For any UT students interested in learning more, feel free to drop me a note (and please forgive any delay in responses).

Hook ‘em,

Nicole Chu

Alumni Spotlight: Aaras Shah

Aaras Shah is the Associate Director of Finance at Zeta Charter Schools, an organization whose mission is to build and sustain high-performing schools that forge thriving communities of lifelong learners, problem solvers, and innovators. At Zeta, Aaras leads budgeting, accounting, and financial analysis for the organization. Previously, he worked at Bain & Company as a Senior Associate Consultant where he focused on strategy and cost-work for Fortune 500 clients across a variety of industries. Aaras got his start working with charter schools at KIPP DC as a Strategic Projects Extern supporting their academic team. He graduated from McCombs in 2015 with degrees in Canfield BHP and finance. We caught up with Aaras recently and talked about his experiences at Zeta and how Canfield BHP helped prepare him for his journey.

Tell us a little bit about your current role at Zeta Charter Schools.

Zeta is a startup charter school network in New York City. We opened our first schools this past fall and have a very ambitious growth plan. I came on as the first full-time financial employee to help build our finance function. As part of that, I do everything across the board, from the smallest tasks to helping define our biggest strategic goals. That involves everything from ensuring we have enough money in our bank account and paying our vendors on-time to developing our current year and long-term financial budgets. In real estate – as we look to grow our network – we need to find buildings to accommodate our students, so I’ve been working on a number of real estate deals since I’ve been out here – just generally overseeing all things financially with the organization. Being in a startup, I’m also involved in a variety of different initiatives across the board just because that’s basically how start-ups work. I’ve helped set up our procurement system, developed our data dashboards, assisted with hiring, and even spent time tutoring some of the first graders in math. I basically have the opportunity to help out in many aspects beyond just what my title might imply.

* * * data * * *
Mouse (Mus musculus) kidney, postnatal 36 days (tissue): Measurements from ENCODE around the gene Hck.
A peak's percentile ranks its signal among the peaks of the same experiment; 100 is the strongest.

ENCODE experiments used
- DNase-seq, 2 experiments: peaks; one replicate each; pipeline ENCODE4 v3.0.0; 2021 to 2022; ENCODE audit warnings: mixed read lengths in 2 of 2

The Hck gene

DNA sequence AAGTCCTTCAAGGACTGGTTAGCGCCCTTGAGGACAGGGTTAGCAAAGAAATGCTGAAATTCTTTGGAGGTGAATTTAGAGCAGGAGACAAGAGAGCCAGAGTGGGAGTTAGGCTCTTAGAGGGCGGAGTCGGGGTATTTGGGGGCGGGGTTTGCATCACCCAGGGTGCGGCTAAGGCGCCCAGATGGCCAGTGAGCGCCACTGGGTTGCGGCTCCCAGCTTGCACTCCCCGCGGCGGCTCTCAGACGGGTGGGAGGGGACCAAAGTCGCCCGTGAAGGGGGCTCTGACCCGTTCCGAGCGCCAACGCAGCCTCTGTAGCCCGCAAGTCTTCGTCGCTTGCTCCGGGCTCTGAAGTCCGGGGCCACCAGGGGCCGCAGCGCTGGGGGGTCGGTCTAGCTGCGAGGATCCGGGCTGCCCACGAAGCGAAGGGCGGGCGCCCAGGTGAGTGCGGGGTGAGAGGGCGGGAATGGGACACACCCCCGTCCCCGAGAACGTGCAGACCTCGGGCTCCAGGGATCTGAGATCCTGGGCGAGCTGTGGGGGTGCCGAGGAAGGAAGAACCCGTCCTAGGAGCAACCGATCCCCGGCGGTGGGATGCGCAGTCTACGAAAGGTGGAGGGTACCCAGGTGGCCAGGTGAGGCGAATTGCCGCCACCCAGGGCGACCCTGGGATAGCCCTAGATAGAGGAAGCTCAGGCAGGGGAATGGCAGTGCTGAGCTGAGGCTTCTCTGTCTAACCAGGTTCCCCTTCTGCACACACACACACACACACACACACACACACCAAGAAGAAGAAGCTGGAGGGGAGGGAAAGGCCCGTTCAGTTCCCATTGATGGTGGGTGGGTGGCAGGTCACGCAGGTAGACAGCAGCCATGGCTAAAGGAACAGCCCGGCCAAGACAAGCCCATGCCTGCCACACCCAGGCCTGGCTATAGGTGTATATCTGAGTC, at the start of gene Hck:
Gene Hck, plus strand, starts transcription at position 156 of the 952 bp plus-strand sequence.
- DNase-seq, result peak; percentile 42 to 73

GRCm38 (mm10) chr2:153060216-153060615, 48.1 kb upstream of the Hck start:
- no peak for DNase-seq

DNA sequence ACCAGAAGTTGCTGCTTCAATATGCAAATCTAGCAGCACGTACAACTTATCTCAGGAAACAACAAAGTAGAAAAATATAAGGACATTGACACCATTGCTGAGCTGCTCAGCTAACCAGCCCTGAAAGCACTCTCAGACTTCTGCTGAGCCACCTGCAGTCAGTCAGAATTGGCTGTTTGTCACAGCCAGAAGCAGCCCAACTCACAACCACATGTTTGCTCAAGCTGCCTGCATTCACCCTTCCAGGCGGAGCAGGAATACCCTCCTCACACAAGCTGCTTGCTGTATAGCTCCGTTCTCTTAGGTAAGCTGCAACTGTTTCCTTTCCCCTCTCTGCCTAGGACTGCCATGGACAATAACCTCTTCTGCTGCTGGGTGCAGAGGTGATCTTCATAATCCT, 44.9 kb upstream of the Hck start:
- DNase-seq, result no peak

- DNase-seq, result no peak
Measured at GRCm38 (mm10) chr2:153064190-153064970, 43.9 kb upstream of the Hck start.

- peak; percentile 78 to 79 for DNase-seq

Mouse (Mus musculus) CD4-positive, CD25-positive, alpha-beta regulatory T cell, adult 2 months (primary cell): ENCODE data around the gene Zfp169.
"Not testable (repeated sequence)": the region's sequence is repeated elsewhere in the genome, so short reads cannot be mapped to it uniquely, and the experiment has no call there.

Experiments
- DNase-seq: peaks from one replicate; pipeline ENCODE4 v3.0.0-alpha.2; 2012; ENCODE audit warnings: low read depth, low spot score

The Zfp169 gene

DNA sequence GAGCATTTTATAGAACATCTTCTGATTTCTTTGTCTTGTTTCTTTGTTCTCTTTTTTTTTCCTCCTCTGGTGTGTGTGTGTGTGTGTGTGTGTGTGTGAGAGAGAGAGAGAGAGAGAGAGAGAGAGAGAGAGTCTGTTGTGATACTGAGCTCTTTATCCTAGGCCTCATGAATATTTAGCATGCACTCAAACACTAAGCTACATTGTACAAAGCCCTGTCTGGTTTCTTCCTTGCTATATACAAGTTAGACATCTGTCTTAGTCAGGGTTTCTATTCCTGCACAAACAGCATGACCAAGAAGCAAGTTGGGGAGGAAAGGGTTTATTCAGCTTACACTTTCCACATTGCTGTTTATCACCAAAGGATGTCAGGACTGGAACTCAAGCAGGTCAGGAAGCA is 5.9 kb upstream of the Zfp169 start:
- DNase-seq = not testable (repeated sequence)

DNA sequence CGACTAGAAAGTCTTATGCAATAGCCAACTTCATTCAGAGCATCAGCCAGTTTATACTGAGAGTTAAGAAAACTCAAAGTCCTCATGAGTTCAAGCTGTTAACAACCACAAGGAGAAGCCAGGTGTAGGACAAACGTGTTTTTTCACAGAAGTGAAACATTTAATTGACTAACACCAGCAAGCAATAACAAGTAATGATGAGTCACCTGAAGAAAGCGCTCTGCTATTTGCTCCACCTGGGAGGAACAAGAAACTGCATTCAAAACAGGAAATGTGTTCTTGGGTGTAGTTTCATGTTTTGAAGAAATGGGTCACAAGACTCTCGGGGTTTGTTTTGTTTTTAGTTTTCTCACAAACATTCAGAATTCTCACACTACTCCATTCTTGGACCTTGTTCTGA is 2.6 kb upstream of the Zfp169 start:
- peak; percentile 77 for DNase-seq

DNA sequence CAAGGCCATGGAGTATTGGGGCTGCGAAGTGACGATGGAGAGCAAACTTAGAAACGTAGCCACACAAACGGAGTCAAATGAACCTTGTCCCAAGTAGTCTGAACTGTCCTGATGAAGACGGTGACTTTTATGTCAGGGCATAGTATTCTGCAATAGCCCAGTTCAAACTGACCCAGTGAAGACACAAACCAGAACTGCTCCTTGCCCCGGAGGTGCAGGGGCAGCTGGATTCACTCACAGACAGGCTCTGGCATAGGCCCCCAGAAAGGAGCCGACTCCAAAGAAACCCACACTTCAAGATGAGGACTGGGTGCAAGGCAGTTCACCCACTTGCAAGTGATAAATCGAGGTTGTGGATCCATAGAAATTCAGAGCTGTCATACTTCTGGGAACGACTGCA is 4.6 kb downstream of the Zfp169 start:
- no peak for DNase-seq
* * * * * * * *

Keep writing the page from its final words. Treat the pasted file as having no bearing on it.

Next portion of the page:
What were/are your inspirations and how did it lead you to where you are today?